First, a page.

Stepfather told Shachtay to call the police, not open gift

The stepfather of Victoria Shachtay wishes he could have convinced her not to open the Christmas present containing the explosive that killed her.

The stepfather of Victoria Shachtay wishes he could have convinced her not to open the Christmas present containing the explosive that killed her.

Rick Bercier made the statement during testimony at the trial of Brian Malley on Tuesday. Malley is charged with first-degree murder in the death of Victoria Shachtay of Innisfail. The Red Deer Court of Queen’s Bench jury trial is in its third week.

On the morning of Shachtay’s murder, Nov. 25, 2011, she went to the house of stepfather Bercier. She often went there to shower as the house was wheelchair accessible. Shachtay was paralyzed in a 2004 car crash.

Earlier that morning, Shachtay, 23, and her caregiver discovered a gift on their doorstep. When she told Bercier of the discovery, he warned her not to open it and to call the police. She said there was no card and no identifying features on the package.

Bercier testified on Tuesday that he thought she understood not to open the package.

When asked why he told Shachtay to not open it, Bercier said he was a naturally suspicious person.

“I watch too many TV shows,” he said.

A little later that day, Bercier’s brother dropped off Destiny Shachtay, Victoria’s daughter, at Bercier’s house. Bercier tried to call Victoria one more time to remind her to not open the mysterious package and to call the police. But he couldn’t reach her.

About five minutes later, there was a knock on Bercier’s door. The RCMP and victims services personnel were there to tell him that Shachtay had been killed in an explosion. The gift bag disguised a pipe bomb, court has been told.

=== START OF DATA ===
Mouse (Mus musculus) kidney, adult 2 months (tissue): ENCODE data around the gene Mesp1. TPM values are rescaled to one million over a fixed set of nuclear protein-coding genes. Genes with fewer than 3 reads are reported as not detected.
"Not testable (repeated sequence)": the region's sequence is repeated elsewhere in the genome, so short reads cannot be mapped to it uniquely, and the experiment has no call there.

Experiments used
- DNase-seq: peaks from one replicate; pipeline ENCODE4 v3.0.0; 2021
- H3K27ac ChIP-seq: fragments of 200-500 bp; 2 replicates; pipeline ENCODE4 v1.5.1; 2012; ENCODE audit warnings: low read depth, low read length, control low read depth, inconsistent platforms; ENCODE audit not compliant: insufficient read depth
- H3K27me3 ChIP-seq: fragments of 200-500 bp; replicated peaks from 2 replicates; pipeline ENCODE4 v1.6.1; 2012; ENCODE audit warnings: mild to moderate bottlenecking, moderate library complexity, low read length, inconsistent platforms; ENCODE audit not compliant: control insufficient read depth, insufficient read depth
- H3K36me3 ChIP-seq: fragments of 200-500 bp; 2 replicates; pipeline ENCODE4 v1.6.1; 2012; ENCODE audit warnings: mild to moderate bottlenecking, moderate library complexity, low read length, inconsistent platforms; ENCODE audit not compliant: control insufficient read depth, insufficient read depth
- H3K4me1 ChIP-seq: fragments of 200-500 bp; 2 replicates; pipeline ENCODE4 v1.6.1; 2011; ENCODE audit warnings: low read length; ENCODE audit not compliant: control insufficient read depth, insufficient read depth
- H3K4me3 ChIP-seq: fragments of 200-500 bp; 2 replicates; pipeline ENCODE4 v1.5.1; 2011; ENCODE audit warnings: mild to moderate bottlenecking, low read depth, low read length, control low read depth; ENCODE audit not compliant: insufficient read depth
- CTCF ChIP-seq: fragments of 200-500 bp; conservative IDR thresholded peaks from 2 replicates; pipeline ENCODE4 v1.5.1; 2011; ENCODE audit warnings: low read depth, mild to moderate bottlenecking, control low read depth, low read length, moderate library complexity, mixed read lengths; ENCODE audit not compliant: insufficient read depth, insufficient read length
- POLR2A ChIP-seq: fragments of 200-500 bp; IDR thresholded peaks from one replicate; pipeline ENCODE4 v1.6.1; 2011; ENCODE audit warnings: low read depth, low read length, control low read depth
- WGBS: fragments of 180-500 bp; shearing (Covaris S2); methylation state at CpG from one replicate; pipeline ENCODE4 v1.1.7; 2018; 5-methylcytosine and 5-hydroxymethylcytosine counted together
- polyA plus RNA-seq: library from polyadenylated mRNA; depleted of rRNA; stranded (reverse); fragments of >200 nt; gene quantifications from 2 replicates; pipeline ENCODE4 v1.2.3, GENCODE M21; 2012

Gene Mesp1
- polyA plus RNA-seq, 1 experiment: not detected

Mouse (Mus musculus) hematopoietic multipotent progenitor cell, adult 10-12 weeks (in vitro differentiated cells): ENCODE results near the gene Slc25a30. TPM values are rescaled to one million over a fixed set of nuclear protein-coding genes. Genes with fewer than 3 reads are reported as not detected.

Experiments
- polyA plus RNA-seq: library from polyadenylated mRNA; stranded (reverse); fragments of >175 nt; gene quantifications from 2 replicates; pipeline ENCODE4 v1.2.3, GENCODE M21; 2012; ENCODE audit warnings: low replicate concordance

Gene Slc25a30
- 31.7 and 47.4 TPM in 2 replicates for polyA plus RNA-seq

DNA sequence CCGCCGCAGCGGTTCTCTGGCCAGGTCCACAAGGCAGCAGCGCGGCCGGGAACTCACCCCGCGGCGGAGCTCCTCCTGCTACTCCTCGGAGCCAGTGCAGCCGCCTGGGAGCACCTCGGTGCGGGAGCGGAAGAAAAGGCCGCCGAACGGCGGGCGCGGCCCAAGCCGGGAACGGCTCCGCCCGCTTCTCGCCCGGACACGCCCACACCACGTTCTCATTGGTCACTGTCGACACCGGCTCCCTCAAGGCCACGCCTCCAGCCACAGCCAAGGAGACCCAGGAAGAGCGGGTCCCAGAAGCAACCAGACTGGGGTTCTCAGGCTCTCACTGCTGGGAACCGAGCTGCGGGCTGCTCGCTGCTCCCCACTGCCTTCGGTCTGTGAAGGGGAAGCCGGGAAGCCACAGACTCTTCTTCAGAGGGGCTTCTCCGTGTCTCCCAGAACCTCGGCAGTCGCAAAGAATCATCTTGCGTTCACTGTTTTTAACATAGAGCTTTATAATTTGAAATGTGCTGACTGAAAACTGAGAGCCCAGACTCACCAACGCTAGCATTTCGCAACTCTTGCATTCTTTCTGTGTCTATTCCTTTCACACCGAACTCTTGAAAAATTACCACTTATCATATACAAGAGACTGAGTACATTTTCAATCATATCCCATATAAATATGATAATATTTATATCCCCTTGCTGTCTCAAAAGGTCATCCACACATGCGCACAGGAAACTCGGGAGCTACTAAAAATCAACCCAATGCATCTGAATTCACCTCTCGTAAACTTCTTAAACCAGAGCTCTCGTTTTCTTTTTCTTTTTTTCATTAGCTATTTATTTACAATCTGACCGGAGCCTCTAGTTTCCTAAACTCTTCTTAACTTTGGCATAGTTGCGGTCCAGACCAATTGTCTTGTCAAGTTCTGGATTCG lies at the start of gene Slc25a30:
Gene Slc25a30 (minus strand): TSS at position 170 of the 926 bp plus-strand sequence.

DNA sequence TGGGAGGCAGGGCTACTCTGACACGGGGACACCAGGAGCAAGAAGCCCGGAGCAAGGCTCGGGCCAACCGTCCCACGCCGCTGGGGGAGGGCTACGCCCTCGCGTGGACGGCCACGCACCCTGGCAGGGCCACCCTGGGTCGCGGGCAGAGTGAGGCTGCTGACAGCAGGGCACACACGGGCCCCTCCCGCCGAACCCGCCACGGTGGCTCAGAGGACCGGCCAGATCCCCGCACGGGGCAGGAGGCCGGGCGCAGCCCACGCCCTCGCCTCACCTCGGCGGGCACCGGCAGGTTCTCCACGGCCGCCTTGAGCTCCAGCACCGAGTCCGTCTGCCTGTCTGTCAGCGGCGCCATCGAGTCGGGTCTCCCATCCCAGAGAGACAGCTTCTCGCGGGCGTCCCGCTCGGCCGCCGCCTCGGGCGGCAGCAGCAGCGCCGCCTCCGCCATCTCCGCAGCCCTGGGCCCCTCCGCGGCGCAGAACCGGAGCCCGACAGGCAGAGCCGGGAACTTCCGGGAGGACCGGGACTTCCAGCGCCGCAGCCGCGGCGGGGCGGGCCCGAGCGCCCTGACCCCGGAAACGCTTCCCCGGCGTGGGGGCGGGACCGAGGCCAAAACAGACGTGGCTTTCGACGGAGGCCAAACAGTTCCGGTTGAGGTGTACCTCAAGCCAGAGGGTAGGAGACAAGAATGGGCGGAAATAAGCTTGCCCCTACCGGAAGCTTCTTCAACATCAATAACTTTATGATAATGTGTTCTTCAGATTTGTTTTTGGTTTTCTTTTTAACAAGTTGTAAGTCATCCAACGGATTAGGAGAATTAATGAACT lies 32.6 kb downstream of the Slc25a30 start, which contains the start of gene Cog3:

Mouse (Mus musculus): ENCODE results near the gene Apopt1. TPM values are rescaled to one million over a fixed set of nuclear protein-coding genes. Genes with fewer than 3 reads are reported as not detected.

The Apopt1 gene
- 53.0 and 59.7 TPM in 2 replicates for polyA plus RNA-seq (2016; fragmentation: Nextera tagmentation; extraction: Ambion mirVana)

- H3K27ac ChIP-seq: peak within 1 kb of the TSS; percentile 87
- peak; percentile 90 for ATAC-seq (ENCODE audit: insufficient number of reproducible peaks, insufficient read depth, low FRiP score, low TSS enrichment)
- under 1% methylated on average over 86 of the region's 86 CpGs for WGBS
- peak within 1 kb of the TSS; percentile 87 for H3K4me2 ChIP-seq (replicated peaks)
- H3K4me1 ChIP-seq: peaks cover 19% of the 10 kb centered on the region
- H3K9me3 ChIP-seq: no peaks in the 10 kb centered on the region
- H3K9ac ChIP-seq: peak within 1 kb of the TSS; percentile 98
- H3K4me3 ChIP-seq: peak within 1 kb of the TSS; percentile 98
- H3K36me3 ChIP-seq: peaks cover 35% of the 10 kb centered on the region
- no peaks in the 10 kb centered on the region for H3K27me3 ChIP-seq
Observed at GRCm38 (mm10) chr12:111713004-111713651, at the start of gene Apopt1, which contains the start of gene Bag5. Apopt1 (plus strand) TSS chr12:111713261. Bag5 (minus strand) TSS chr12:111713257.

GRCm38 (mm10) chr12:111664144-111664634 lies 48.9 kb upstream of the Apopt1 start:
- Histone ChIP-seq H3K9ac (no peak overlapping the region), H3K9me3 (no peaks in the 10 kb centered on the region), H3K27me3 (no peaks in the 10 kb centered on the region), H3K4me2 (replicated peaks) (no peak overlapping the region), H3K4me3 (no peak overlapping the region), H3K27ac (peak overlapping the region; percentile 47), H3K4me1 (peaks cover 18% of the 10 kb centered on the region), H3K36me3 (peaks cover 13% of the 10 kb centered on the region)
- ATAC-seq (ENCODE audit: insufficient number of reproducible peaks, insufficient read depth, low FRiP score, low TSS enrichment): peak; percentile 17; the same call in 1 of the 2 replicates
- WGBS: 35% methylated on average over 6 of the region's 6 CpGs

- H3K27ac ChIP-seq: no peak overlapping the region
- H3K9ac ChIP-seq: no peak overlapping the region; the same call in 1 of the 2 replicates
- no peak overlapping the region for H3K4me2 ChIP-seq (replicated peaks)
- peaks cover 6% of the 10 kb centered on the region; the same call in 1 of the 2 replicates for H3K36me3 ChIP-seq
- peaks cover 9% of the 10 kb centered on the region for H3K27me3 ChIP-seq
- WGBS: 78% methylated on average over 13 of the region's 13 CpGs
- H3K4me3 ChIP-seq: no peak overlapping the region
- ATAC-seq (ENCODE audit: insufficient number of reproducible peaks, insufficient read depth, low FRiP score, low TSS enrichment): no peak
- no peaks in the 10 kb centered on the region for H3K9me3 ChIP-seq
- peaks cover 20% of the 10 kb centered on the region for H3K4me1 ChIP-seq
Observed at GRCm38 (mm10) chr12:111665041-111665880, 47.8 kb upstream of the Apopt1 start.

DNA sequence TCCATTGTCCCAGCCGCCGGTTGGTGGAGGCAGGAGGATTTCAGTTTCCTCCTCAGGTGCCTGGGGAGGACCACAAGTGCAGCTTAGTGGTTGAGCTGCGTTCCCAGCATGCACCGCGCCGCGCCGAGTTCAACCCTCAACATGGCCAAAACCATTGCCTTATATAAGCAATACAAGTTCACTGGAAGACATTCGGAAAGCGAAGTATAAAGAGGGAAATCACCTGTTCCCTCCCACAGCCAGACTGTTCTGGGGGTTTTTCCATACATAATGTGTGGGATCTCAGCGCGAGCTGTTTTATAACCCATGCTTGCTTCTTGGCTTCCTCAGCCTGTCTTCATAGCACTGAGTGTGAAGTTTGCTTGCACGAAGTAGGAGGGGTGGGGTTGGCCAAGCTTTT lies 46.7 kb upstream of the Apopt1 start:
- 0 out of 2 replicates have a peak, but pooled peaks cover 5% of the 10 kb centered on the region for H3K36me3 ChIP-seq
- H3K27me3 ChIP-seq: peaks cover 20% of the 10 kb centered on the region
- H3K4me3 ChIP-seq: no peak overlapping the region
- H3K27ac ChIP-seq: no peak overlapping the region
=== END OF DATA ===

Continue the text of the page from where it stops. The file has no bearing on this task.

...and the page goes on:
Three days after the bombing of one of his clients, Malley, a financial advisor, was interviewed by police, court heard.

The Crown alleges the motive behind the bombing was financial and that Malley, 57, had been paying Shachtay out of his own pocket after money she gave him to invest ran out.

When interviewed by RCMP on Nov. 28, 2011, Malley suggested that police should look into Shachtay’s brother Derek or examine a potential drug connection, court also heard on Tuesday.

Malley said he had witnessed Derek and Victoria arguing over money after she had received the large settlement from a car crash. Malley also told police that he had smelled marijuana when he met with Victoria.

Malley told police that on the evening of Nov. 24, he travelled from Red Deer to Innisfail, and went to a colleague’s house to get building material packed for a trip to Edmonton the next day. Malley then went home to work on his sauna for a few hours, went to the Co-op, got a chicken dinner, watched a little TV and went to bed. His wife was away in Edmonton at the ballet. The next morning, the couple went to Edmonton on business.

In hour-long audio recording presented to the jury on Tuesday, Malley detailed his financial relationship with Shachtay. The two met after the car crash that paralyzed Shachtay.

Shachtay’s family was looking to renovate their house and were put in touch with Malley, who is also a homebuilder. Offering to build them a new wheelchair-accessible house at cost, the family sold their residence, moved in to Malley’s grandmother’s house — she had recently died — and waited for their new house to be built. They used the money from the sale of their old house to pay Malley for the work he did.

When Shachtay’s financial settlement came through, she invested with Malley. The two sat down and put together a budget.

Malley told police that Shachtay’s budget was for $8,000 a month and for the first year, 2007, that worked. In that year, she spent about $90,000. But in 2008, the investment market was unfavourable and Malley said half of Shachtay’s investment was gone. However, he said Shachtay was unable to reduce her spending.

By March 2011, the original investment was gone, he said. A second settlement and some family money got Shachtay along, but by the time she was killed she only had a few thousand dollars to her name.

However, Bercier said Shachtay didn’t spend much of the money, buying only the essentials for herself and providing for her daughter.

The trial continues today in Red Deer Court of Queen’s Bench with more testimony from Bercier.

mcrawford@bprda.wpengine.com

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